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Low Self-Control and Texting while Driving

Link to study

Regardless of the known implications of texting while driving to reduce driver alertness and increase traffic accidents, exploring the possible reasons for the behavior is something that criminologists have only recently begun to investigate. The study builds on this small body of research by checking if low self-control is linked to the frequency of texting while driving and, further, whether this institution is moderated by perceptions of the texting habits of different drivers and best buddies. Results based on information collected from a sample of 469 young adults indicate that low self-control is positively related to the frequency of texting while driving. Additionally, this institution is amplified by a person’s perceptions of the ratio of other motorists who participate in texting while driving, but not from the texting and driving habits of best friends.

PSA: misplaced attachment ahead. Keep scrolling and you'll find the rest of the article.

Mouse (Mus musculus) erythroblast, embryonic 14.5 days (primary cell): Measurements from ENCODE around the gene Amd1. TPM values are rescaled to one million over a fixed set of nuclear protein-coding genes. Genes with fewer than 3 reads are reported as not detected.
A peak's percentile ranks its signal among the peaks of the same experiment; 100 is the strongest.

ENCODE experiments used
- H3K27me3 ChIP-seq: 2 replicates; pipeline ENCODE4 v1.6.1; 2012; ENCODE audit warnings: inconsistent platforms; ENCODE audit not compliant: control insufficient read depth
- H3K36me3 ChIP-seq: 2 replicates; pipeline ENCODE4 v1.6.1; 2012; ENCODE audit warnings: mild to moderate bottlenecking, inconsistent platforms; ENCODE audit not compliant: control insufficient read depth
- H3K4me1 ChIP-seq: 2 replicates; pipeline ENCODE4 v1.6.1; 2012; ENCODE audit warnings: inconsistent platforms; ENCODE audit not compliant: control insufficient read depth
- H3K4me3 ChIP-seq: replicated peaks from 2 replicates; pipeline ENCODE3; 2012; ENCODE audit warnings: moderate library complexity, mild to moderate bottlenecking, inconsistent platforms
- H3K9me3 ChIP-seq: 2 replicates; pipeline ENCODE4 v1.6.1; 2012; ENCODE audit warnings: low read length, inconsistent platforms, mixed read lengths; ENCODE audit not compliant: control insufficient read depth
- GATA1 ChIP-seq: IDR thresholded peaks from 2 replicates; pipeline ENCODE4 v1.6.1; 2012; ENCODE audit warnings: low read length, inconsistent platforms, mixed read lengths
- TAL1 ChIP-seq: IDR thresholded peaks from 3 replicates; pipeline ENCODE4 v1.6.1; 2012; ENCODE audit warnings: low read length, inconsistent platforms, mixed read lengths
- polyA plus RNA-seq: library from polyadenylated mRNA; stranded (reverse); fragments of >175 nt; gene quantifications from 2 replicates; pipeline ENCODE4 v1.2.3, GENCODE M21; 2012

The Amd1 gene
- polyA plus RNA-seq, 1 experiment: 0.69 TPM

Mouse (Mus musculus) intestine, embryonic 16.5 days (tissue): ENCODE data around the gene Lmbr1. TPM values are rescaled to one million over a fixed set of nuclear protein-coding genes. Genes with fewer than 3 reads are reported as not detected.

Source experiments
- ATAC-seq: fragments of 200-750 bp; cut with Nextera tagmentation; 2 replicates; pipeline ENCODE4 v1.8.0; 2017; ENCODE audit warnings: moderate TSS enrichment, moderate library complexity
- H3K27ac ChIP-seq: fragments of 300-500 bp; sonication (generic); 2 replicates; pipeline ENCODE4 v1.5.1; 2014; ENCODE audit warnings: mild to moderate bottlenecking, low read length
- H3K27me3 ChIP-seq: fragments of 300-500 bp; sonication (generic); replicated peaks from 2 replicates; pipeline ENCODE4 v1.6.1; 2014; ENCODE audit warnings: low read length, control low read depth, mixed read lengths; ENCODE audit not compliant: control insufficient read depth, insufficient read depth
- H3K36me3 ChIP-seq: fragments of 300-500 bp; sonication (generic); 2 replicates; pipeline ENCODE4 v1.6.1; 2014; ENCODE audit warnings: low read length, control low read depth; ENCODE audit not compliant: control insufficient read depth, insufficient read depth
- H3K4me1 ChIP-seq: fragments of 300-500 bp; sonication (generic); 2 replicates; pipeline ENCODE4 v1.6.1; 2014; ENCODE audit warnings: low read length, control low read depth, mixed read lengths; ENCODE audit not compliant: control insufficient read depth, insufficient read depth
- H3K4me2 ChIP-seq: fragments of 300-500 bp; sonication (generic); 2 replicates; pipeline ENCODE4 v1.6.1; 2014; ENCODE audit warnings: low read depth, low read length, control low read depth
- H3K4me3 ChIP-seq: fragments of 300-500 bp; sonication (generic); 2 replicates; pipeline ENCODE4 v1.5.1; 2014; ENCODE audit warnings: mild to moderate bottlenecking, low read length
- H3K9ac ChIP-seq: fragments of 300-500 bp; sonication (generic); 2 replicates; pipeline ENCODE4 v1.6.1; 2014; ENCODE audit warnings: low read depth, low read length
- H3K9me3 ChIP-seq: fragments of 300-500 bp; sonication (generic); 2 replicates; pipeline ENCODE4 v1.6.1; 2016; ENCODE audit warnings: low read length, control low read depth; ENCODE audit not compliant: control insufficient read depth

Texting while driving is a known contributor to traffic injuries, often leading to severe economic, social, and psychological costs to those involved. Understanding the factors that lead to texting while driving is of paramount importance if attempts to curb the behavior should be realized. In this study, we sought to add to the literature analyzing the causes of texting while driving by exploring a version that incorporates self-control (Gottfredson & Hirschi, 1990) and social learning (Akers, 2009) concepts. In this last section, we discuss our findings and their implications for theory and practice, the constraints of this study that point to future research directions and provide concluding remarks.